I don't build engines. Did one in high school, during auto shop. Doesn't really count. But I have a friend who does. He built my last engine and he's building me one now. He tells me what he's doing and I understand what he's doing and why. What I like and admire, is he'll ask me what I'm trying to end up with and he'll make it happen. I swear he could build an engine blind folded. I have a ton of admiration for you guys with the gift.

    There was a construction company across the street from where I built my first T Bucket. The owner was a drag racer and he told me something that I'm sure rings true. "If you took the parts to build two engines exactly the same and got two builders, one engine would be faster than the other. Some guys just have the touch."
    els likes this.
  21. jnaki
    Joined: Jan 1, 2015
    Posts: 6,429



    My favorite would be the 283. That motor was our first one we built in March of 1960. Ported and polished heads, Hedman Headers, Joe Hunt Magneto, 6 Strombergs on an Edlebrock manifold, a balanced crank, finned aluminum valve covers, and an Isky Cam/Lifter Kit. When we bought the motor, the Isky Cam and Kit came with the motor. (Long block) We took it apart and put the other stuff on before we reassembled it for the drags.

    That motor had plenty of runs at full speed for the B/Gas class. Once we got the 6 Strombergs to run correctly, it was powerful and could run all day / night. We took it on an extended run around our cruising grounds…it performed well. No overheating or problems, except for the gas mileage. Those 6 Strombergs made such a sucking sound and did a number on our measly small Moon Tank inside the cab.
    upload_2017-9-20_3-46-4.png similar in looks to B.Balogh's motor from Oct 1960.
    Then, months later in June, 1960, the total rebuild of that original 283 to a larger 292 cu inch dimension with new Jahns aluminum pistons, a new Howard Cam and kit, and a Reath Automotive spec’d 671 blower for the SBC. An Isky Gilmer Belt Drive and another Edlebrock Manifold filled out the new build.

    Now, the 6 Strombergs were still on top of the 671 and this motor sounded so powerful, that it scared our little neighbor on our first start up in our backyard. She went running back into our house calling for our mom’s security…awww.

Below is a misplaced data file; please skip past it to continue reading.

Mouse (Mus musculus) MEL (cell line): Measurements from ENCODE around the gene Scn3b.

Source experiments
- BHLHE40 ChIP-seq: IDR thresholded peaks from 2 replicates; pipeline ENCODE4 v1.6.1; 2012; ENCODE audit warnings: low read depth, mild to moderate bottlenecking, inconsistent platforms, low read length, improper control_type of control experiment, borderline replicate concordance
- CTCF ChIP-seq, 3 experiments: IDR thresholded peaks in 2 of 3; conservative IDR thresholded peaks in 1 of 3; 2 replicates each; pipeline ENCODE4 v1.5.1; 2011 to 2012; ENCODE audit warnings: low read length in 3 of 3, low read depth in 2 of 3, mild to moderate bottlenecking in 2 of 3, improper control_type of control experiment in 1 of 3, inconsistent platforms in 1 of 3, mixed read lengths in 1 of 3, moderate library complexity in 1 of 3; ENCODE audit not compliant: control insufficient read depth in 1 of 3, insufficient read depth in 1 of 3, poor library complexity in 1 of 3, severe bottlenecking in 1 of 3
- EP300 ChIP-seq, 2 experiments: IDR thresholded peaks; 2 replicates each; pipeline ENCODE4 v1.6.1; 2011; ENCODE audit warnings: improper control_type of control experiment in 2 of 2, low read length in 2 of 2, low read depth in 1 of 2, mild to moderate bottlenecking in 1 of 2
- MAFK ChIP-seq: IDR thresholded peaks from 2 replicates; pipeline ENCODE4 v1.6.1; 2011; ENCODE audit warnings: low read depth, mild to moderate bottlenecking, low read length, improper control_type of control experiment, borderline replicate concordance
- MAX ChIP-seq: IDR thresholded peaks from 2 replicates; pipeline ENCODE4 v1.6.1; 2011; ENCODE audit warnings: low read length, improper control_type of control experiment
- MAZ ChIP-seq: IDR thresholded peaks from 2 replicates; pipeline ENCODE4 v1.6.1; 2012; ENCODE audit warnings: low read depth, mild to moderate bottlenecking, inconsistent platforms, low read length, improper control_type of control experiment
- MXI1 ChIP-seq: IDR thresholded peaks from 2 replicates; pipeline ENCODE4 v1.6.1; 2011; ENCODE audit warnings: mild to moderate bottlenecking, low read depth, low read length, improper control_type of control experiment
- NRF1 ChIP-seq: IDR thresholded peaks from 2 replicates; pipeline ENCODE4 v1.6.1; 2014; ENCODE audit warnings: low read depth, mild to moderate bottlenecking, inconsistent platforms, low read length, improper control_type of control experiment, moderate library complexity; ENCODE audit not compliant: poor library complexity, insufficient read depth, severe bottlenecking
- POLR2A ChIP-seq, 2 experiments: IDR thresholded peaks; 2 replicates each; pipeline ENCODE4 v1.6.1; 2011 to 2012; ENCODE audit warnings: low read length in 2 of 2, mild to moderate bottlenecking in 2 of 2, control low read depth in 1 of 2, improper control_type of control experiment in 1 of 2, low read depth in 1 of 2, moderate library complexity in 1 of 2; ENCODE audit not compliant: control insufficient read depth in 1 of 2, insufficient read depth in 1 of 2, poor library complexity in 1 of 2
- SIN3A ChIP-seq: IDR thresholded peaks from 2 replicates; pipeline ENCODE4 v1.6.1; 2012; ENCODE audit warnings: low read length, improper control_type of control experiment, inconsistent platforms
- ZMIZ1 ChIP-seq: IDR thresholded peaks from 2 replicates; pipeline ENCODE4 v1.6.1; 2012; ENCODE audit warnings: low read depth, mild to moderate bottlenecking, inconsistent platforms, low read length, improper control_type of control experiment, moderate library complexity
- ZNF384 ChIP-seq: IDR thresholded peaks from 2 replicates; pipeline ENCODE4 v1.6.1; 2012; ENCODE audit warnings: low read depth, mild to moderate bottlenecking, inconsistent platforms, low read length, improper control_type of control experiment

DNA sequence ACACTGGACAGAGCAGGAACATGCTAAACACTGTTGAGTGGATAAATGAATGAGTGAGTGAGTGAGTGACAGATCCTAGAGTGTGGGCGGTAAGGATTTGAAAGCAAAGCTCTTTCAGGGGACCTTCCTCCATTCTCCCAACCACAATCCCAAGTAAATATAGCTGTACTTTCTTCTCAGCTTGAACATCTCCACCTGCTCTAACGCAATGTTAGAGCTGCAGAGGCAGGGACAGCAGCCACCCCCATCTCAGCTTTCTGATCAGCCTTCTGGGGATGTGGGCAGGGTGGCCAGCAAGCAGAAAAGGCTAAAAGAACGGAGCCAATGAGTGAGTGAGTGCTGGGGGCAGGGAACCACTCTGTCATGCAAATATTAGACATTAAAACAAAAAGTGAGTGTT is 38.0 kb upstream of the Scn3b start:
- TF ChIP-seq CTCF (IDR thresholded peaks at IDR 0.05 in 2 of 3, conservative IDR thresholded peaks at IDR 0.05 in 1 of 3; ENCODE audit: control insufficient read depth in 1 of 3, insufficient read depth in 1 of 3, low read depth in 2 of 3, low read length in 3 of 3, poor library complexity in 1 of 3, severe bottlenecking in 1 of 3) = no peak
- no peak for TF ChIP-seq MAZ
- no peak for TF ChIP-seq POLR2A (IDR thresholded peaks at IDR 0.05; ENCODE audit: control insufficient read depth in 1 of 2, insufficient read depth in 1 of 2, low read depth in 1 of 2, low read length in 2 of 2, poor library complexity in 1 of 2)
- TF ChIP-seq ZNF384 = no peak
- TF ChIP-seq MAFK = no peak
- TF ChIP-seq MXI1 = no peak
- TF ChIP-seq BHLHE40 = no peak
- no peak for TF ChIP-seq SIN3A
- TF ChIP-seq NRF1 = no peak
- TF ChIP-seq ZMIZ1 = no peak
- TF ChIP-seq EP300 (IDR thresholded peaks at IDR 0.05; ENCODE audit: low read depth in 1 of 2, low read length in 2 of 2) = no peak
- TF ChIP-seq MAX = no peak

It was a powerful 292 SBC build and moved our 40 Willys into the finals of the C/Gas class in 1960…until…

    The next motors we had were the 327 in the 65 El Camino and the 2nd 40 Ford Sedan Delivery. They all ran like a top, but that was it. They were pure stock motors and were set up to “ just run”…The 1965 El Camino had 125k miles when we sold it 7 years later. It got 15 mpg, used little oil, had no breakdowns and it only needed a water pump change during those miles, nothing else. It was a hard running motor.


    So, for us, it was the versatility of the 283 SBC, the size, abundance of different mounts, adapters, and speed parts that made it worthwhile. But, also, our friends had the same stock 283 (and not so stock 301) motors in their Chevy sedans (55-57). That made them easier to work on when needed or when hop up parts were selected and added.
    Excerpts from another early thread: 6 Strombergs on the 283/292


    1. rebuilding the carbs was time consuming (6 of them)
    2. getting the proper lengths of linkage rods to fit all 6 flapper arms was hard.
    3. Getting all 6 carbs to do the same thing at the same time was difficult.
    4. As far as covers for the carbs, we tried simple chrome lids, angled/cut open covers, and finally settled on just leaving the carbs alone to suck in the air.
    5. Finally connecting the throttle to the Moon Foot Pedal inside.
    6. So adjusting all of the above to make it work was difficult, but not impossible.

    1. The look of 6 Strombergs alone is impressive.
    2. The sound they make was very cool.
    3. And the look of them on top of the 671 was so different, but functional.
    4. Even 6 Strombergs on just a manifold for the SBC is also impressive.

    els, Ron Funkhouser and landseaandair like this.
  22. sunbeam
    Joined: Oct 22, 2010
    Posts: 5,394


    348 a 400 block 327 crank and 6.25 rods.
    els likes this.
  23. landseaandair
    Joined: Feb 23, 2009
    Posts: 4,474

    from phoenix

    Love the power of a 383, 377, 350, etc. but will always have a sweet spot for the 302. Was the first motor I ever had and stumbled on 3 more since. Great if you like RPM. Got a fresh one with a 4 speed ready to put into a '66 Chevy II post car that will somewhat replicate my high school ride.
    els likes this.